## What is division?

Division lets us separate a number of objects into equal-size groups.

The symbol for division is $\div$ .

To divide, we need to know the total number of objects. We also need to know

**either**the number of groups**or**the number of objects in each group.### Equal groups

Let's look at an example:

The Big Pink Bubble Gum Company is holding a bubble blowing contest. They have $\maroonC{18}$ gumballs to share equally between $\blueD{3}$ people.

A division problem always starts with the total number of objects.

The total number of gumballs is $\maroonC{18}$.

The gumballs will be divided equally between $\blueD{3}$ people. So the number of equal groups is $\blueD{3}$.

In this problem, we are dividing $\maroonC{18}$ gumballs into $\blueD{3}$ groups. We can show this with the expression
$\maroonC{18}$ $\div$ $\blueD{3}$.

### Let's try another one

The Big Pink Bubble Gum Company decides to use $\maroonC{16}$ gumballs in the competition.

They will have $\greenD{4}$ people blowing bubbles.

### Using arrays

We can use arrays to show division.

An array is an arrangement of objects in equal-size rows.

$18$ gumballs shared equally between $3$ people can be shown with this array:

The $18$ gumballs have been divided equally between $3$ rows.

This array shows the expression $18 \div 3$.

When we divide $18$ gumballs into $3$ groups, how many gumballs are in each group?

We can find the answer to the division problem by counting the number of dots in each row.

### Practice problem 2

### Practice problem 3

This array has $\goldD{35}$ dots divided into $\blueD{5}$ equal rows.

### Equal shares

This type of problem is similar to the ones we just solved. However, in this case, we know the number of objects in each group instead of the number of equal groups.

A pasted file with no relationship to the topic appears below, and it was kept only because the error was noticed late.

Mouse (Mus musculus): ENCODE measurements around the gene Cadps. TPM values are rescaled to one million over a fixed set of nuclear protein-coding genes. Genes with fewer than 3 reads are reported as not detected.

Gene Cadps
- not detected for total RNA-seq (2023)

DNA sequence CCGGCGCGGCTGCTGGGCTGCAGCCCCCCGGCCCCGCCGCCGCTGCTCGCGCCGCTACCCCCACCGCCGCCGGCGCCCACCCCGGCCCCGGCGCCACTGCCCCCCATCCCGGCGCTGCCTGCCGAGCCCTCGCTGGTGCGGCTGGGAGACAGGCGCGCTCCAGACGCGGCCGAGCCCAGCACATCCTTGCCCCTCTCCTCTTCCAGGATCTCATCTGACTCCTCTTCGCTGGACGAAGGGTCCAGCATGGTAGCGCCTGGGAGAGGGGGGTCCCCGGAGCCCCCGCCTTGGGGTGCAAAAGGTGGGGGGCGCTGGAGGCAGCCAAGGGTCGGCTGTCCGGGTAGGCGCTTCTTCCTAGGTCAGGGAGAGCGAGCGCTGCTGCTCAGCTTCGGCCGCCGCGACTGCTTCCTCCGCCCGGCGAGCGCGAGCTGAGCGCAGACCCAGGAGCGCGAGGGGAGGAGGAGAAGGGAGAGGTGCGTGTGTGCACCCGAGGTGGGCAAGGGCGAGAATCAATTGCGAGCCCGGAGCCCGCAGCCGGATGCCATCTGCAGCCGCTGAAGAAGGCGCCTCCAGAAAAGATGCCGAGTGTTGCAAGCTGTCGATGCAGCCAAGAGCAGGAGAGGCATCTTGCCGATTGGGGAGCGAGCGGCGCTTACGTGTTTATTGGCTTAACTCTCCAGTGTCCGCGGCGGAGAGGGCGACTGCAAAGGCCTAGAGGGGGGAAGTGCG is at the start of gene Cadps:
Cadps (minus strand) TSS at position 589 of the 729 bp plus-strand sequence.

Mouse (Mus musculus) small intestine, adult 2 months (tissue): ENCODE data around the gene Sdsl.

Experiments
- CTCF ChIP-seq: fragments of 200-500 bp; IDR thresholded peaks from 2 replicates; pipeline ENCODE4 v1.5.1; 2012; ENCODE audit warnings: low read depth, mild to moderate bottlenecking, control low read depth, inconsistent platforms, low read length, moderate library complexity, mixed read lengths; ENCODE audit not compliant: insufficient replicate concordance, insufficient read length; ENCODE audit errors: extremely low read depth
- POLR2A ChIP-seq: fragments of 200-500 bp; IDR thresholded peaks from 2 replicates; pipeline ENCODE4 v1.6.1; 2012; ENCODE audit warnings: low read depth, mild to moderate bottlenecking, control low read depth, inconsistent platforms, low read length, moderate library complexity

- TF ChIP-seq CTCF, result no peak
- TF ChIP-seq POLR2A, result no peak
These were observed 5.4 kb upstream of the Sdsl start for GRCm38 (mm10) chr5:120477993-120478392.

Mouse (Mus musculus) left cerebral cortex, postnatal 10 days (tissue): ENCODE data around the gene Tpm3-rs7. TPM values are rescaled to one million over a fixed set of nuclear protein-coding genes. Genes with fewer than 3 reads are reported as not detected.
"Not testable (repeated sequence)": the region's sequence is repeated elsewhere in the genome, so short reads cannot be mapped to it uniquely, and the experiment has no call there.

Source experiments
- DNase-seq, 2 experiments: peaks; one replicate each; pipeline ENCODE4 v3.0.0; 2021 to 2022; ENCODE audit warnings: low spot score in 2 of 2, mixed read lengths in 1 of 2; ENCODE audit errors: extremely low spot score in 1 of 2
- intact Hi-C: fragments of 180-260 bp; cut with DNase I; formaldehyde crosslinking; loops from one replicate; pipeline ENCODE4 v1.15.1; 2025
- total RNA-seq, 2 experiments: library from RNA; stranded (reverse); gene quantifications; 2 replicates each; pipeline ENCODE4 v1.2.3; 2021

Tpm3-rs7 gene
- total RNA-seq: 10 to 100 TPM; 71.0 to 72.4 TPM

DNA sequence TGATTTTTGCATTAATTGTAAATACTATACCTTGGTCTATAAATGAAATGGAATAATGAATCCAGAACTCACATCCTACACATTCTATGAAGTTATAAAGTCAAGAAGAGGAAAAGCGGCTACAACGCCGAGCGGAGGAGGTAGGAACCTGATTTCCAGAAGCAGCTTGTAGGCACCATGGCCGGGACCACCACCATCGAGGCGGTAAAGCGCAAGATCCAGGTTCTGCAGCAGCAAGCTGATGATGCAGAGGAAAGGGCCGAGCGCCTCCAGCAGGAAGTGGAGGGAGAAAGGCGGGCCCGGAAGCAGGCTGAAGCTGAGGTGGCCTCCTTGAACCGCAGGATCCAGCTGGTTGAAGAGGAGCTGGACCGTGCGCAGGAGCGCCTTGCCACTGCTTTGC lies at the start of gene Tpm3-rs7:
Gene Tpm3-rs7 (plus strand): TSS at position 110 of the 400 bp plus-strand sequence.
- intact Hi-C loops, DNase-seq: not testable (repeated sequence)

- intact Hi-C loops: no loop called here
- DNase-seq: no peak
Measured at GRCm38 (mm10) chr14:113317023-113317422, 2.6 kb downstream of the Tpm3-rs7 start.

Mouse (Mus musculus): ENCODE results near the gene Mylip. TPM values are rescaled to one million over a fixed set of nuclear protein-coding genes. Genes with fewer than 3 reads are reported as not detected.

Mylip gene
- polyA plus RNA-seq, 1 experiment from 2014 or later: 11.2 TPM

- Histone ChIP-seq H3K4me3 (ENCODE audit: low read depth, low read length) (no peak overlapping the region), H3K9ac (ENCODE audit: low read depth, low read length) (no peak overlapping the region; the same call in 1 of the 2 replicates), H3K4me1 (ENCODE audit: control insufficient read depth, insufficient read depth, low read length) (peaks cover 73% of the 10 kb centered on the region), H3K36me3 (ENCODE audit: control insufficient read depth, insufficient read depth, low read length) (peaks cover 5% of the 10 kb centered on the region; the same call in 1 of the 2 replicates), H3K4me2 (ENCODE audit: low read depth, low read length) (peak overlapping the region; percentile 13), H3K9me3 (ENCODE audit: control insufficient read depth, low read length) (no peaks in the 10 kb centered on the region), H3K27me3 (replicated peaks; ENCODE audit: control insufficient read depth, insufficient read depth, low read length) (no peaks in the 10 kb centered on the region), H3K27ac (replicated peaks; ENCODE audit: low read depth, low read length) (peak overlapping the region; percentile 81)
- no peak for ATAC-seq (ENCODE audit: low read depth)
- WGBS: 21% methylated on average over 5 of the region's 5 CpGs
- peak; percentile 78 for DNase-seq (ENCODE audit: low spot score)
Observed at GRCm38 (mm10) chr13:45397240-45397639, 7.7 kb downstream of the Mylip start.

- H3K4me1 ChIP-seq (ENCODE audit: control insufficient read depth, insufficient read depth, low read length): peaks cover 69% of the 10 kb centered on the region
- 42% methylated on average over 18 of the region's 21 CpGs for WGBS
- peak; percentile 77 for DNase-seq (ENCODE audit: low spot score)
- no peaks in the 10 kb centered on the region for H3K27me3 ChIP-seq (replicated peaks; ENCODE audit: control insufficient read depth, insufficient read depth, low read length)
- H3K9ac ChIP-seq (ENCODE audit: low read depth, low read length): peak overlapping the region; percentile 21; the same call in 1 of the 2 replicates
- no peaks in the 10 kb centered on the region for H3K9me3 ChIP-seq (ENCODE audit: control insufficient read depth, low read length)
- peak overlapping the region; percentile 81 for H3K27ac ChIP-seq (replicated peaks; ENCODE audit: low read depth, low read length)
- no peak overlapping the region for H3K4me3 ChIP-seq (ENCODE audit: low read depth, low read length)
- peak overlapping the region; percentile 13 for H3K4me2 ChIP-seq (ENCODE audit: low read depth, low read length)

Let's look at an example:

Peng's Pony Rides has $\goldD{20}$ ponies. The ponies take kids on rides all day. At the end of the day, the ponies rest in their stables. Each stable holds $\blueD4$ ponies.

We have a total of $\goldD{20}$ ponies.

We also know the number of equal shares in each group. Each stable holds $\blueD{4}$ ponies.

We can use division to figure out how many stables Peng needs for all his ponies.

The expression for $\goldD{20}$ ponies divided into equal groups of $\blueD{4}$ is $\goldD{20}$ $\div$ $\blueD{4}.$

### Let's try another problem

Peng's Pony Rides has a total of $\goldD{20}$ ponies. They built bigger stables. Each stable now holds $\purpleD{10}$ ponies.

## Connecting division and multiplication

The array shows a total of $\purpleD{30}$ dots. The dots have been divided into $\goldD{6}$ equal rows with $\blueD{5}$ dots in each row.

The equation $\purpleD{30}$ $\div$ $\goldD{6}= \blueD{5}$ represents the array.

We could also say the array is made up of $\goldD{6}$ rows of dots with $\blueD{5}$ dots in each row.

The equation $\goldD{6}$ $\times$ $\blueD{5}$ = $\purpleD{30}$ also represents the array.

In both equations, $\purpleD{30}$ is the total number of dots, $\goldD{6}$ is the number of equal-size groups, and $\blueD{5}$ is the number of dots in each group.